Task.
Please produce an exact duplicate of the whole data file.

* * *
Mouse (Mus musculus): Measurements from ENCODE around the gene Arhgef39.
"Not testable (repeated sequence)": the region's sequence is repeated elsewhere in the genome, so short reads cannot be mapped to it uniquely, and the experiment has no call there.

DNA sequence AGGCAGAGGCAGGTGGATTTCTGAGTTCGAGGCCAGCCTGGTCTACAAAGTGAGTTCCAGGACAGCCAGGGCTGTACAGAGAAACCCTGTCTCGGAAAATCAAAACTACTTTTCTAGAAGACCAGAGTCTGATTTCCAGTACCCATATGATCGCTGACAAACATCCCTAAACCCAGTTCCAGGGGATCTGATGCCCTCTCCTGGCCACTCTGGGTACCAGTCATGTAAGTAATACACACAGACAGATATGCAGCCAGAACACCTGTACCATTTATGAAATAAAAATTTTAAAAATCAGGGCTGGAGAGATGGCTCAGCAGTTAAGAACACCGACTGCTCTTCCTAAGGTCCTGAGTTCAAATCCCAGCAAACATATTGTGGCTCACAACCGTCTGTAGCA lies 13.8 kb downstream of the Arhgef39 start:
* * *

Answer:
Mouse (Mus musculus): Measurements from ENCODE around the gene Arhgef39.
"Not testable (repeated sequence)": the region's sequence is repeated elsewhere in the genome, so short reads cannot be mapped to it uniquely, and the experiment has no call there.

DNA sequence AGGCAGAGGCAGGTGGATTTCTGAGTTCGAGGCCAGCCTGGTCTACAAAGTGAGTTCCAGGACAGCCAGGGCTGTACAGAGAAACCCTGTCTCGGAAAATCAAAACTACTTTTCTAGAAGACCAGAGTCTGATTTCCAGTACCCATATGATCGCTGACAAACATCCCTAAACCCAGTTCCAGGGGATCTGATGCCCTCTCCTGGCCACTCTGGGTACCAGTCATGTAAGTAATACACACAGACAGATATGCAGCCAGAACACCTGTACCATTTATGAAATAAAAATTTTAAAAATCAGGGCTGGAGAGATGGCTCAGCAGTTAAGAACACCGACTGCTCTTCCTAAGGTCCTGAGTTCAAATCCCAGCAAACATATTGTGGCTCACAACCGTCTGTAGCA lies 13.8 kb downstream of the Arhgef39 start: